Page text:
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Historical Atlas of East Central Europe (A History of East Central Europe) Hardcover – Mar 1994


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Product details

  • Hardcover: 192 pages
  • Publisher: University of Washington Press (Mar. 1994)
  • Language: English
  • ISBN-10: 0295972483
  • ISBN-13: 978-0295972480
  • Product Dimensions: 1.9 x 24.1 x 31.1 cm
  • Average Customer Review: 5.0 out of 5 stars  See all reviews (1 customer review)
  • Amazon Bestsellers Rank: 1,209,526 in Books (See Top 100 in Books)

Product Description

Synopsis

Provides a political, economic, and cultural geography of East Central Europe from the early fifth century through 1992.

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Most Helpful Customer Reviews

3 of 3 people found the following review helpful By A Customer on 8 April 1999
Format: Paperback
This cartographic history of Central Europe, Eastern Europe, and the Balkans is essential for anyone attempting to understand the current crisis in Kosovo. Author Paul Robert Magocsi gives concise histories of the major ethnic groups, and their kingdoms, principalities, and national states occupying the territories between the German- and Italian-speaking peoples on the west and the political borders of Russia on the east. The book gives extensive treatment to the Poles, Czechs, Slovaks, Hungarians, Romanians, Yugoslav peoples, Albanians, Bulgarians, and Greeks, others, including the Baltic peoples (Finns, Estonians, Latvians, and Lithuanians) are discussed, as are the Belorussians and Ukranians. While these histories are necessarily abbreviated to short summaries of principal events, the overall effect is one of cohesion that gives readers a clear picture of the historical forces at work. My sole criticism is that the text sometimes repeats itself. On the other hand, the maps and their accompanying text tell volumes about political and social conditions there. Additionally, 32 statistical tables give comparative data on ethnolinguistic and national compositions of the populations of those countries. One cannot hope to understand today's news without resources of the kind this volume so amply provides. University of Washington Press. Paperback Edition, 1995, 218 pages, index.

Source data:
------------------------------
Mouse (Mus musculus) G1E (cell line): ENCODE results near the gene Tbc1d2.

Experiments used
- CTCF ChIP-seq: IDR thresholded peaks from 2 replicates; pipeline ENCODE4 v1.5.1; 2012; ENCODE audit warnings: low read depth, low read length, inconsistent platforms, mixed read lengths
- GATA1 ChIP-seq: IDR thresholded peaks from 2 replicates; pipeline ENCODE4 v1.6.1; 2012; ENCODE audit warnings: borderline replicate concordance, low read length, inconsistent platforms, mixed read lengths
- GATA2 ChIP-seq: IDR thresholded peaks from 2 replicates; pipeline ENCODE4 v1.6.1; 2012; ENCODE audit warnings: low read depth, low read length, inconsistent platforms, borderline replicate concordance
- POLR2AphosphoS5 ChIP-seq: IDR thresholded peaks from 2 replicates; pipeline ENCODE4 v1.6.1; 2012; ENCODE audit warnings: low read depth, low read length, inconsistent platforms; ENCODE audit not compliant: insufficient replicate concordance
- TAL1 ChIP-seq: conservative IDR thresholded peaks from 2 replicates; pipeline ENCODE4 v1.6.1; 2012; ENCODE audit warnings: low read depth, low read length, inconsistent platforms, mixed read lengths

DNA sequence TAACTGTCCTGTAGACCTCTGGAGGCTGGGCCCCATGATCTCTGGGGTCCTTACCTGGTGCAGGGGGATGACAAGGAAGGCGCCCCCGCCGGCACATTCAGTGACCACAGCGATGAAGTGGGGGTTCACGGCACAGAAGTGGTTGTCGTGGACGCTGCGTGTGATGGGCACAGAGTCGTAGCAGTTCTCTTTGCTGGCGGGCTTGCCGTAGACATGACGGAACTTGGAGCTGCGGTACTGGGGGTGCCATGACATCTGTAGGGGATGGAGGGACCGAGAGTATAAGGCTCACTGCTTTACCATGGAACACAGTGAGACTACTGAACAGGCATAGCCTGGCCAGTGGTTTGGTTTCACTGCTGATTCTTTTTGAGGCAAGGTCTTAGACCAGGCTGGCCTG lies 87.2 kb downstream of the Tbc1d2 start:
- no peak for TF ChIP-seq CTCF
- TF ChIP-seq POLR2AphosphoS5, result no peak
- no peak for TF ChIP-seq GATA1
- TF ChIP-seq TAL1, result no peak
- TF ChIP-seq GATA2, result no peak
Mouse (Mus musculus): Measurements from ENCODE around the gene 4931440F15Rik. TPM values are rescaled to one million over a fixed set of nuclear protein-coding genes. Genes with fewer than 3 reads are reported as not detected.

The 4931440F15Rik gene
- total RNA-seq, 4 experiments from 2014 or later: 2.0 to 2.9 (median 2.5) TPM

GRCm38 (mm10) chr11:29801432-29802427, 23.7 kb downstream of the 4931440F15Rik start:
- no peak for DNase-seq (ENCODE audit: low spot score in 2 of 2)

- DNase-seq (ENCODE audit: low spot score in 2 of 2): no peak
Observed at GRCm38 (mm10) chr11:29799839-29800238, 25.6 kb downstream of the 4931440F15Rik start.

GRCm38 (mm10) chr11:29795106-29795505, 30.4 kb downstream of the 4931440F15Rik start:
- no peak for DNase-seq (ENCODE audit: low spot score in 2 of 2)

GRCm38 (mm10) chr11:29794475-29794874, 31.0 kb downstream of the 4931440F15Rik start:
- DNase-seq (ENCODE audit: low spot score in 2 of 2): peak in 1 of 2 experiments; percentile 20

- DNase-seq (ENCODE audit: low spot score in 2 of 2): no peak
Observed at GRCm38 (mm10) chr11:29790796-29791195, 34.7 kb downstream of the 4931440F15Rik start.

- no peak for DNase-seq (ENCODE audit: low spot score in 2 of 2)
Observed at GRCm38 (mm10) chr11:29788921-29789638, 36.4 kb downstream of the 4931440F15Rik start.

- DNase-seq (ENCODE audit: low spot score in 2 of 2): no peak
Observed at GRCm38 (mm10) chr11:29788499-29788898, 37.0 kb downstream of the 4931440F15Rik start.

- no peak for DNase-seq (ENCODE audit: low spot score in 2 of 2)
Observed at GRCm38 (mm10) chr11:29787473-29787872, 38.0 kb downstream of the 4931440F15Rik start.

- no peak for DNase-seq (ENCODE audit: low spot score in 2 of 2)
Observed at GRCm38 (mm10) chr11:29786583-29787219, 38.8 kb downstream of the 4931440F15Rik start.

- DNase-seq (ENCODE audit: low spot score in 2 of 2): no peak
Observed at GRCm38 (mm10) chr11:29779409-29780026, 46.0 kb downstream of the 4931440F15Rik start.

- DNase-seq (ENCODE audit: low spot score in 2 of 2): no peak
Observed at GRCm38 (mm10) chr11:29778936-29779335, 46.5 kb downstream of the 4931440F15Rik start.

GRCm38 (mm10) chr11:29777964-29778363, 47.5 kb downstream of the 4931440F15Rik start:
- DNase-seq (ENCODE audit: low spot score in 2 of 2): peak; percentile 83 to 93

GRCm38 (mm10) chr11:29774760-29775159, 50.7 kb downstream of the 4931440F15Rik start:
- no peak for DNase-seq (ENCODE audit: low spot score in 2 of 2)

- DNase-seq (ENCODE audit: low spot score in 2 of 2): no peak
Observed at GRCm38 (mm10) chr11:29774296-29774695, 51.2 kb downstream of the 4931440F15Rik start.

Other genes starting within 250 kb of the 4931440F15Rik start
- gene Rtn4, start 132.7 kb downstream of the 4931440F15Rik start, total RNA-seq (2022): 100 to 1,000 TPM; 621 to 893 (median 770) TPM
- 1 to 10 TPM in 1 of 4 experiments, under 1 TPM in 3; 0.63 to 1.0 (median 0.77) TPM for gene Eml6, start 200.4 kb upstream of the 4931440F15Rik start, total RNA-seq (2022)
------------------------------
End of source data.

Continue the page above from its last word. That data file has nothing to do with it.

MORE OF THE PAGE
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Most Helpful Customer Reviews on Amazon.com (beta)

Amazon.com: 6 reviews
8 of 8 people found the following review helpful
Excellent history of Central Europe/Balkans with 50 maps 8 April 1999
By Arthur R. Silen - Published on Amazon.com
Format: Paperback
This cartographic history of Central Europe, Eastern Europe, and the Balkans is essential for anyone attempting to understand the current crisis in Kosovo. Author Paul Robert Magocsi gives concise histories of the major ethnic groups, and their kingdoms, principalities, and national states occupying the territories between the German- and Italian-speaking peoples on the west and the political borders of Russia on the east. The book gives extensive treatment to the Poles, Czechs, Slovaks, Hungarians, Romanians, Yugoslav peoples, Albanians, Bulgarians, and Greeks, others, including the Baltic peoples (Finns, Estonians, Latvians, and Lithuanians) are discussed, as are the Belorussians and Ukranians. While these histories are necessarily abbreviated to short summaries of principal events, the overall effect is one of cohesion that gives readers a clear picture of the historical forces at work. My sole criticism is that the text sometimes repeats itself. On the other hand, the maps and their accompanying text tell volumes about political and social conditions there. Additionally, 32 statistical tables give comparative data on ethnolinguistic and national compositions of the populations of those countries. One cannot hope to understand today's news without resources of the kind this volume so amply provides. University of Washington Press. Paperback Edition, 1995, 218 pages, index.